Abortion Foes Find Common Ground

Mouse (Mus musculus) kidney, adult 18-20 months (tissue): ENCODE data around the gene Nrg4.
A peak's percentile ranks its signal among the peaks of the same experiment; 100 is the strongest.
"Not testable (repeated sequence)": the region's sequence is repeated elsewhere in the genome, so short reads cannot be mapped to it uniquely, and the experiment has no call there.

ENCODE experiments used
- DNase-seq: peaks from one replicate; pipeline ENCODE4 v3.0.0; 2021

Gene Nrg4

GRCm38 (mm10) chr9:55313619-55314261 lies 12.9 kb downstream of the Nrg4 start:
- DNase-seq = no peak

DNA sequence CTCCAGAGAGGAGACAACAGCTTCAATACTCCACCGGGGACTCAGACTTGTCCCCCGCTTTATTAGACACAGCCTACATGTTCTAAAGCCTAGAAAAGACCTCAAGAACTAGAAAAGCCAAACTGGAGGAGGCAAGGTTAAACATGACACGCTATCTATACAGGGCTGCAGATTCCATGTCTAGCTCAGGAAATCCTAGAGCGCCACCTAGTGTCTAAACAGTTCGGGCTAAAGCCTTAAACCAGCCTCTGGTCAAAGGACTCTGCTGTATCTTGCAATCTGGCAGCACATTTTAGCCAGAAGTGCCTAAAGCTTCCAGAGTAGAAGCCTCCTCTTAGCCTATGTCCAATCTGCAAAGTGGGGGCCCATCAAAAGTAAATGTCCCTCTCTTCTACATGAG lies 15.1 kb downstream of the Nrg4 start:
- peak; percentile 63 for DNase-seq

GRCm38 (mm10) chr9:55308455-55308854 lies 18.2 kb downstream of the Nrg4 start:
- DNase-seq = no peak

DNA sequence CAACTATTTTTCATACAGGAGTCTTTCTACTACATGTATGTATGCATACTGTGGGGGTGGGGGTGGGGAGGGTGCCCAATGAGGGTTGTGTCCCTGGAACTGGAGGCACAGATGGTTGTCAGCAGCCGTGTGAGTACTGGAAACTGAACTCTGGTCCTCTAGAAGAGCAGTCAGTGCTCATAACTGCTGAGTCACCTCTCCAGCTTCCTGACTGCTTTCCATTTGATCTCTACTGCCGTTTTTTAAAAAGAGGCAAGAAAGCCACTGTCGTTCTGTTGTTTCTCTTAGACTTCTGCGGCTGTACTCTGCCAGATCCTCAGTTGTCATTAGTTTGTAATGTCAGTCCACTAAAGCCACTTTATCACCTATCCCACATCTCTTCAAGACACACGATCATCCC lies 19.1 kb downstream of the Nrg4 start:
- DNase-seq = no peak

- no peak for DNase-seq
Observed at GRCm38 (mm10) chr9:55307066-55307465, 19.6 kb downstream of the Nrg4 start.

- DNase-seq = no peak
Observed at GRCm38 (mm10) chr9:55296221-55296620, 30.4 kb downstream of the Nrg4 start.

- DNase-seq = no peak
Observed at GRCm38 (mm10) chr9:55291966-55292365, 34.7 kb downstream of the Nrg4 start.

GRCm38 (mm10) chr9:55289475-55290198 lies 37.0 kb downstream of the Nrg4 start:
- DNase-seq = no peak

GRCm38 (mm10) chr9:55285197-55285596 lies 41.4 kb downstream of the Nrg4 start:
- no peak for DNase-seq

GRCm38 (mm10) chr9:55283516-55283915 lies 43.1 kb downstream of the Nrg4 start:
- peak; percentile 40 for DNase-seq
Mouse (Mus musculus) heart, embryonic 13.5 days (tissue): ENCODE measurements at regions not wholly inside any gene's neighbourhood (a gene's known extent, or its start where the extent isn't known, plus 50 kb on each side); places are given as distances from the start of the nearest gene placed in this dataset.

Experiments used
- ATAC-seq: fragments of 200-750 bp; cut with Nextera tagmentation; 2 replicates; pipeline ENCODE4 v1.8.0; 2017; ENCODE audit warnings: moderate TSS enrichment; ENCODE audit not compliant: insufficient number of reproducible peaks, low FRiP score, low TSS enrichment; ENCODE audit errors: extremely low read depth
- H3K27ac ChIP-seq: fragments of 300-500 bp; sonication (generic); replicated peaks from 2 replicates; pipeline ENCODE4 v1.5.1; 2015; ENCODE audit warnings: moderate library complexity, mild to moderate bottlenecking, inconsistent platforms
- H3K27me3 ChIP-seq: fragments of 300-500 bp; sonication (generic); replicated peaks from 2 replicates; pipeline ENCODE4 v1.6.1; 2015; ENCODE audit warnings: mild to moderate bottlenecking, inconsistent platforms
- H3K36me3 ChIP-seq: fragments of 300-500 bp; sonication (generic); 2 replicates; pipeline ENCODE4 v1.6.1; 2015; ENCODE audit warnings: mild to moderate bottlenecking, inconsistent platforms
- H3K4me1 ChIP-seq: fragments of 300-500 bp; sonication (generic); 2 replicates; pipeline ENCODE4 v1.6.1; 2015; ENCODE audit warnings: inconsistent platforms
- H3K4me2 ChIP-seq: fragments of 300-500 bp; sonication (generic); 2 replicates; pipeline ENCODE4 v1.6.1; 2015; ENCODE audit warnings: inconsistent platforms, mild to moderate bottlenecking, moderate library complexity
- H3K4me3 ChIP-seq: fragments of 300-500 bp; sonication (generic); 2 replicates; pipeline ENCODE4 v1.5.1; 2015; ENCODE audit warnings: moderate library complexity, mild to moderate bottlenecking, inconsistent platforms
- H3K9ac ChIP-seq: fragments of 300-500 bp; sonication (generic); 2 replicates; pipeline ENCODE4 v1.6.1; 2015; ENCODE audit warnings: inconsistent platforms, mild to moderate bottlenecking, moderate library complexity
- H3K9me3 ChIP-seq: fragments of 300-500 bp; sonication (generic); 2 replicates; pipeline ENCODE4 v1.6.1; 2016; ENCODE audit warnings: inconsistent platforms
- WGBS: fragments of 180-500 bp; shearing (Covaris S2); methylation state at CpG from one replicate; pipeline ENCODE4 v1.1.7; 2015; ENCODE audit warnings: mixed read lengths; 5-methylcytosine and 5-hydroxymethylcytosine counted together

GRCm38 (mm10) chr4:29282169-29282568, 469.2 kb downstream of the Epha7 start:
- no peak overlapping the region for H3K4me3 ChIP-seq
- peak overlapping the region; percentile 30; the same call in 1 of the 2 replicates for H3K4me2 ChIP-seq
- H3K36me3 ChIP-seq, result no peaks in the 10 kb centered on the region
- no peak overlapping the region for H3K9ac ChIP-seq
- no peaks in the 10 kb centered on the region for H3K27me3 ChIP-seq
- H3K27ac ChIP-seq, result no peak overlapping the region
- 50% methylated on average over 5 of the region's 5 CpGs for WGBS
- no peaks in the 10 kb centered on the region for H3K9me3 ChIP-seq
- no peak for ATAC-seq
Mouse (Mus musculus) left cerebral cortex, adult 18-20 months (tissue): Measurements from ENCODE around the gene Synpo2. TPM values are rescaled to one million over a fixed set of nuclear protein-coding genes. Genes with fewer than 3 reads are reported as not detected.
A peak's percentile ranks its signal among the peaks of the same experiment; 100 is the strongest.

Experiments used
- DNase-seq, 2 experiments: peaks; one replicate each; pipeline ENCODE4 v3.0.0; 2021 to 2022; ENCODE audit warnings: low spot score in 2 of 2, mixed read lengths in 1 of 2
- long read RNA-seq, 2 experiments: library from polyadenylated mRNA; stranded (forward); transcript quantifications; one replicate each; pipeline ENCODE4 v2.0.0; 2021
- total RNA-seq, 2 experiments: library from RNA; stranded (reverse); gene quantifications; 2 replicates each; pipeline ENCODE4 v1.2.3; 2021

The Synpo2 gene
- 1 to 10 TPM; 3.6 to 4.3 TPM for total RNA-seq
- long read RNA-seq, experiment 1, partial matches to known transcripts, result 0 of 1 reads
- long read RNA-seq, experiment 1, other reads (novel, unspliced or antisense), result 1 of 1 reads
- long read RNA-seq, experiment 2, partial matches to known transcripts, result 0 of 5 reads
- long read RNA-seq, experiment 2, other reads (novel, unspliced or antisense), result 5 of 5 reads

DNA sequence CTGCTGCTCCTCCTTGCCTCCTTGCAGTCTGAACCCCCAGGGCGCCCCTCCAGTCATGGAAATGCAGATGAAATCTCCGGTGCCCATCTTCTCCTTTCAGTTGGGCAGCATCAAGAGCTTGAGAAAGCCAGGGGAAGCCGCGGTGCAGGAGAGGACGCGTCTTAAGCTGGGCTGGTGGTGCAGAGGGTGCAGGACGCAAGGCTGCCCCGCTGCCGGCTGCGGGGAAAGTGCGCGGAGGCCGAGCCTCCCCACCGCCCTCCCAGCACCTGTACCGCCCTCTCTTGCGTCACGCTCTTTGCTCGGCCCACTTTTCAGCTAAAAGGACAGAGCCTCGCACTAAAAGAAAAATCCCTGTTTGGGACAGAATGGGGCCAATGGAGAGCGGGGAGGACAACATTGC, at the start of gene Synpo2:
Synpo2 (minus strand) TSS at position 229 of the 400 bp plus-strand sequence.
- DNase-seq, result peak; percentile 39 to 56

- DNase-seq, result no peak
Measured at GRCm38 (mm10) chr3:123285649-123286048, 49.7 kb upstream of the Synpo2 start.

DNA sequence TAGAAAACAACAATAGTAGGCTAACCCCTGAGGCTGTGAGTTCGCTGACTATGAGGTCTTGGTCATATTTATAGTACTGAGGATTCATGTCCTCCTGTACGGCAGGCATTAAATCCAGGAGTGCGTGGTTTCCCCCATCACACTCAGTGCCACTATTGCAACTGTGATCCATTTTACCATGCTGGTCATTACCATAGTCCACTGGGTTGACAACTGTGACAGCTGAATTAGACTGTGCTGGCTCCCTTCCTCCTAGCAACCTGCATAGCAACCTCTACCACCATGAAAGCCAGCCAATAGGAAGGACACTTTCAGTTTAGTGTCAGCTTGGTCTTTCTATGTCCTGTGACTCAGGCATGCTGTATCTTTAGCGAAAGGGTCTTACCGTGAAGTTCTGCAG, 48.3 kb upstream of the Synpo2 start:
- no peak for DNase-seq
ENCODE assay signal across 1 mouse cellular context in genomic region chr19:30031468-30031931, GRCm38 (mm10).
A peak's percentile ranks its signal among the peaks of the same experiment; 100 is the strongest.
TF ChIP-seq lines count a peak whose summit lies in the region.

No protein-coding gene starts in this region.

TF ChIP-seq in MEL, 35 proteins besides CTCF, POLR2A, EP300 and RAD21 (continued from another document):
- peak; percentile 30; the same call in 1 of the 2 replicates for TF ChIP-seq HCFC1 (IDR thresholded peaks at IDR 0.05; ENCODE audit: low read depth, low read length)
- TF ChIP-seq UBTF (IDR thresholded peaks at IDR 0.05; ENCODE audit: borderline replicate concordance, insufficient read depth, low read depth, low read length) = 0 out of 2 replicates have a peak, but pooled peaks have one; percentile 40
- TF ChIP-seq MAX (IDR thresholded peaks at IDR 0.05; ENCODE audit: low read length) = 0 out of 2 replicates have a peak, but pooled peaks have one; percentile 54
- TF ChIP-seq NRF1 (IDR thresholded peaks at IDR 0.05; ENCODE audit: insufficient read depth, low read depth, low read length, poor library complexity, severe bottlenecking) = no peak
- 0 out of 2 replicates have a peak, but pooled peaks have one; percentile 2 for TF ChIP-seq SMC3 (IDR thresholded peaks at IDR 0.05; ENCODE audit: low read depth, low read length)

Frustrated, battle weary and shocked by five killings in two years at clinics offering abortion services, pro-choice and pro-life adversaries are conducting peace talks of sorts. More than that, they are even learning to work together."I was tired of the continuing battle and ready for positive action," said Jayne Flowers, a longtime worker in the pro-choice movement in Virginia Beach, Va., who was appalled when a man fired shots last year at a women's clinic in nearby Norfolk where she had once worked.So Flowers volunteered to participate in a local workshop facilitated by the Common Ground Network for Life and Choice, a national organization that brings abortion activists together.About 20 pro-choice and pro-life activists emerged from the workshop committed to working together to attack the root causes of abortion. The group is actively urging state officials to launch a multimedia campaign and to distribute a new school curriculum promoting abstinence among young teens. The group has offered to lend a hand in distribution.This is the opportunity Flowers had been waiting for. "So much time, money and human resources have been wasted fighting each other for the last 20 years," she said. "If we had spent that time fighting unplanned and unwanted pregnancies, we would be so much better off now."Her group also hopes to convince condom companies to warn users that abstinence, not condoms, is the safest form of contraception."It's difficult to get folks on the extreme right and left to participate," said Sharon McDonald, president of the Mediation Center of Hampton Roads, Va., that organized the initial dialogues. "But folks in the middle are tired of this battle and want to do something productive."Not everyone is willing to participate. "Basically I think the Common Ground movement is just a ruse by the pro-abortion side to waste a lot of time and energy," said Jim Vittitow, program director at Pro-Life Action Ministries in St. Paul, Minn.And some activists fear the purpose of Common Ground is to seek compromise, or a watering down of views.Not so, says Mary Jacksteit, co-director of Common Ground. The organization's goal is not to reach compromise on abortion, she explained, but to humanize those on the opposing side and to find other areas of consensus -- like reducing domestic violence and teen pregnancies, making adoption a more viable alternative, providing affordable quality daycare and addressing male sexual responsibility.Pro-life activist Loxi Hopkins of Davenport, Iowa -- whose own teen pregnancy prompted her to volunteer for 20 years as a teen pregnancy counselor -- was hesitant at first to participate in Common Ground activities."I got a lot of pressure the first few months from other pro-life activists who thought I was selling out," Hopkins said.Hopkins was finally swayed by Dan Ebener, social action director for the Catholic Diocese of Davenport, who had started abortion activists talking to one another. He worried that violence might follow the announcement that two women's clinics providing abortion services would locate in the Quad Cities -- Davenport, Moline, Rockport and Bettendorf -- of Iowa and Illinois. So he invited the national network to conduct a workshop with both sides.Because participants gained new understanding of their opponents, testimony at city council hearings about the new clinics has been generally respectful, according to Ebener. "It was time to call a halt to the weapons of words used in the abortion debate -- before they incited violence here," he said.Hopkins, who now lunches with several of her former "enemies," was surprised to discover that her pro-choice adversaries really don't like abortion -- though they advocate a woman's right to have one."And we all feel that strong family values and holding families together are very important," said Hopkins. "I was surprised by that, too."The Common Ground Network for Life and Choice is the first domestic effort of Search for Common Ground, a non-profit organization in Washington, D.C., that uses the same dialogue techniques to bring opposing sides together in conflicts as far away as the Middle East and Africa.The seed of the network was planted in 1989 when pro-life attorney Andrew Puzder wrote a guest column in the St. Louis Post-Dispatch urging both sides to focus more on how to help women and children and less on how to hurt each other.B. J. Isaacson-Jones, head of a clinic Puzder repeatedly sued on behalf of abortion protesters, took him up on his challenge.Out of these early conversations grew a group in St. Louis and, in 1994, the national network. With both Puzder and Isaacson-Jones on the network's steering committee, it has worked with abortion activists in 20 cities throughout the United States."For some communities, dialogue alone produces positive results and is an end in itself," explained Jacksteit. "For other communities, it is the starting point. Action is the next step."During the last year, the steering committee has produced two working papers providing a pro-life/pro-choice rationale for wider availability and acceptance of adoption and promoting abstinence as a way to reduce teen pregnancies. These topics and others are designed as "a starting point, a stimulus for ideas for action," said Jacksteit. They will be discussed during the network's first convention to be held May 30 to June 2 in Madison, Wis.Pro-life activists suspicious of the network argue that it is diverting energy from "what the pro-life movement is already doing," said Vittitow, adding: "We're already busy working on reducing barriers to adoption, helping women in crisis pregnancies, and finding safe houses for those in abusive relationships."But pro-life activist Karen Swallow-Prior, who serves on the board of The Buffalo Coalition for Common Ground, sees a need for organizations bridging both sides. Her coalition helped defuse tensions between abortion activists when Operation Rescue targeted Buffalo for protests in the spring of 1992.More recently, it agreed to participate in a project initiated by the national network to increase male sexual responsibility. "If men became more responsible, fewer girls would become pregnant and there would be less need for abortions," said Swallow-Prior.Not every network project has been so successful.Pensacola pro-choice activist Jody Manale had high hopes for cooperation between bitterly divided abortion foes there when she arranged for Common Ground staff to conduct a workshop in Pensacola, Fla. in the fall of 1994.The city was a hothouse following the shootings that summer of a doctor who performs abortions and his escort -- a member of Manale's church.But after spearheading Common Ground work through most of 1995, Manale dropped out. She was discouraged because so few pro-life activists participated."I haven't given up on the process in general," Manale explained. "But I'm just not sure it can work here -- things are so tough. There didn't seem to be much point in holding workshops with 20 pro-choice people and five pro-life people."Other community members, though, are continuing the abortion dialogue group.Puzder, the pro-life attorney who now practices in California, is amazed by the impact of his initial discussions with Isaacson-Jones, the clinic operator."I'm really not much of a dialogue person," Puzder said. "As a trial lawyer, I prefer action. But I have seen this dialogue process have a profound effect on people. New groups keep popping up in other cities and even President Clinton is using the words 'common ground'. It's amazing to me. It's an idea that works."